Still too hot - CoreLogic reported last night house values rose a further 1.8% in July, which was the same monthly growth rate as June and would translate into annual inflation of 21.6% if it continued at that rate for the next 10 months. Growth in the last three months was 7.2%, which would translate into annual growth of 28.8% if it continued at that rate for another three quarters.

“While we’re likely to be past the peak growth rate, a market this size can take some time to slow. Evidence of the strong momentum in the market could also be seen in the latest RBNZ lending data where new residential mortgage lending remains elevated compared to the long-run average prior to the pandemic.

“The exceptional rate of growth witnessed following the economic recovery after the pandemic-induced lockdown was not sustainable. However with an asset class the size of the residential property market, which now exceeds $1.54Tn and remains attractive due to still-low interest rates, any slowdown was destined to be gradual.” CoreLogic’s NZ Head of Research Nick Goodall.

Hanging tough - The Reserve Bank of Australia surprised markets and economists by sticking to its plan announced last month to ‘taper’ its money printing and bond buying programme down to A$4b/week in early September from A$5b currently. The RBA announced in its monthly monetary policy decision late yesterday it would keep its official cash rate at 0.1% despite the latest delta variant lockdowns, saying it expected a quick bounce-back.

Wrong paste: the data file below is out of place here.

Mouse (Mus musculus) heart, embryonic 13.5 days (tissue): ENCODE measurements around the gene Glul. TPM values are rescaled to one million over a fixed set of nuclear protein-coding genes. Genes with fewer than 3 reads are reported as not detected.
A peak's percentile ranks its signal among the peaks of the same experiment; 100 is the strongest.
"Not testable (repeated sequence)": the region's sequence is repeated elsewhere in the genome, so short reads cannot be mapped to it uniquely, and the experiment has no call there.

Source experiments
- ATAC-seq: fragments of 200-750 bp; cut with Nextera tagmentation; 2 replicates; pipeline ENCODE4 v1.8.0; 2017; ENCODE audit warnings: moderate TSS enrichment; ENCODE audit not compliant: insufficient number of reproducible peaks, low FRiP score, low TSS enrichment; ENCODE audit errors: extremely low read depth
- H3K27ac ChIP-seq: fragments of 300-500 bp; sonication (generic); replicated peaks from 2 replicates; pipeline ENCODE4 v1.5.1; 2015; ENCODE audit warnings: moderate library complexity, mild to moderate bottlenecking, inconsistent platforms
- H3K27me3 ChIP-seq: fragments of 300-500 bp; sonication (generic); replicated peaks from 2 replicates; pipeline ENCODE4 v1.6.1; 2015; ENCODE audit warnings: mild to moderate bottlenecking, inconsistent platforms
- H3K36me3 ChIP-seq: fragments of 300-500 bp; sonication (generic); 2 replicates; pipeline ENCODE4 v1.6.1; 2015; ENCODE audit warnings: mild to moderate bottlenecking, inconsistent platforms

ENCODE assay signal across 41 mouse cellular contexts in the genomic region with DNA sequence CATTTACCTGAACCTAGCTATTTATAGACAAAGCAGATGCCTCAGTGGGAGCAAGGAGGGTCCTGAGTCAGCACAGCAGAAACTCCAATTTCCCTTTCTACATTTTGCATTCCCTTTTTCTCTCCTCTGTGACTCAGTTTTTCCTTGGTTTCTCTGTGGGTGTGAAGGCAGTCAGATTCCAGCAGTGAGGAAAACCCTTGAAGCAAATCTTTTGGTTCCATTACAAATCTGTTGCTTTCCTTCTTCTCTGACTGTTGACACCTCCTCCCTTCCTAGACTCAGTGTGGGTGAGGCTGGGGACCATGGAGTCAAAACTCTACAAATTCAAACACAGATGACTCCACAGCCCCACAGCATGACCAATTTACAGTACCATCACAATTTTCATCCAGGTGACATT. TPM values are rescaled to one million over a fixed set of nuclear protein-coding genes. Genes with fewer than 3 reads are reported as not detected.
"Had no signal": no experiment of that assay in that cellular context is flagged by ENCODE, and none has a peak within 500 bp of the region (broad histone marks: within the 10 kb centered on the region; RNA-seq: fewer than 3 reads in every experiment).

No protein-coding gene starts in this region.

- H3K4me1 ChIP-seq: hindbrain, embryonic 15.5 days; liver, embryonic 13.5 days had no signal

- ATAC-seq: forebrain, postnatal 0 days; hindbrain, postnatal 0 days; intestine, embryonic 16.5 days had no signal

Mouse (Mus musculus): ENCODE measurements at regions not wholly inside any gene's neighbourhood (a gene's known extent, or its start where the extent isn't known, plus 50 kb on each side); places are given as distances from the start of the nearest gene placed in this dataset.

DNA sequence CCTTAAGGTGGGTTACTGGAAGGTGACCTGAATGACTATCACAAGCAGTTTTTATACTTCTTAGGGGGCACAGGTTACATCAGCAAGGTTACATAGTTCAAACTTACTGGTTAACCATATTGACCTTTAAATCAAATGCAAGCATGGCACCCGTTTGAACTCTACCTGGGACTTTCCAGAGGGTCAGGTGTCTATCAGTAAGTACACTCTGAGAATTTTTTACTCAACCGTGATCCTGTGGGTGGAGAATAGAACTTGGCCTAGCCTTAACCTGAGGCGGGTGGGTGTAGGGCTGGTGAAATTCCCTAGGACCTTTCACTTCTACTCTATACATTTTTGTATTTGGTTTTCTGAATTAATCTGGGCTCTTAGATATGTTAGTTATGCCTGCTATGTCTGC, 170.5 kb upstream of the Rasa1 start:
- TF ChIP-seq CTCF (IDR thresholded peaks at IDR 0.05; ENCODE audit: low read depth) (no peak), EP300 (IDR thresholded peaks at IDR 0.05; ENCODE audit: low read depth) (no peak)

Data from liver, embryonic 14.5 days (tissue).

“The experience to date has been that once virus outbreaks are contained, the economy bounces back quickly. Prior to the current virus outbreaks, the Australian economy had considerable momentum and it is still expected to grow strongly again next year. The economy is benefiting from significant additional policy support and the vaccination program will also assist with the recovery.” RBA Governor Philip Lowe.

The Aussie dollar jumped in response and market expectations of a rate hike from the Reserve Bank of New Zealand in two weeks time firmed slightly last night. Interestingly for us, the RBA assumed Australia’s borders would remain closed until mid-2022.

Borders closed - In more fresh signs Australia’s economy is slowing under the weight of delta lockdowns, Qantas announced it would stand down 2,500 workers for two months because it believes New South Wales’ borders were unlikely to open before the end of October. They will stop being paid from the end of August.

Scoops and news breaking this morning

Signs’ o the times news

Useful longer reads

A fun thing

Ka kite ano